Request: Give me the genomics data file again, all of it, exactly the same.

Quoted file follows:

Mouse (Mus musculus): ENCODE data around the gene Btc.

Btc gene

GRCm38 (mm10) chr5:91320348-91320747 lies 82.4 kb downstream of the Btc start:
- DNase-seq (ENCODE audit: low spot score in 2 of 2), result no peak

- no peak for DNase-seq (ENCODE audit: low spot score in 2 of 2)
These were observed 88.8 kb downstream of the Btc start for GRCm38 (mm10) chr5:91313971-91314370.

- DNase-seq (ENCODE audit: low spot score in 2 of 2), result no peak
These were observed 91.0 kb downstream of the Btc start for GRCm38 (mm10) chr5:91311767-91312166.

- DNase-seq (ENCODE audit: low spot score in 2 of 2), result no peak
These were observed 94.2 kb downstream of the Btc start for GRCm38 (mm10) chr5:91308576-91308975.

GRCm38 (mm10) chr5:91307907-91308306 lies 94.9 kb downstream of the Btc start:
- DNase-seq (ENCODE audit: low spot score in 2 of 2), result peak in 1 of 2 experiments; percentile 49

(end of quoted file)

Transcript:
Mouse (Mus musculus): ENCODE data around the gene Btc.

Btc gene

GRCm38 (mm10) chr5:91320348-91320747 lies 82.4 kb downstream of the Btc start:
- DNase-seq (ENCODE audit: low spot score in 2 of 2), result no peak

- no peak for DNase-seq (ENCODE audit: low spot score in 2 of 2)
These were observed 88.8 kb downstream of the Btc start for GRCm38 (mm10) chr5:91313971-91314370.

- DNase-seq (ENCODE audit: low spot score in 2 of 2), result no peak
These were observed 91.0 kb downstream of the Btc start for GRCm38 (mm10) chr5:91311767-91312166.

- DNase-seq (ENCODE audit: low spot score in 2 of 2), result no peak
These were observed 94.2 kb downstream of the Btc start for GRCm38 (mm10) chr5:91308576-91308975.

GRCm38 (mm10) chr5:91307907-91308306 lies 94.9 kb downstream of the Btc start:
- DNase-seq (ENCODE audit: low spot score in 2 of 2), result peak in 1 of 2 experiments; percentile 49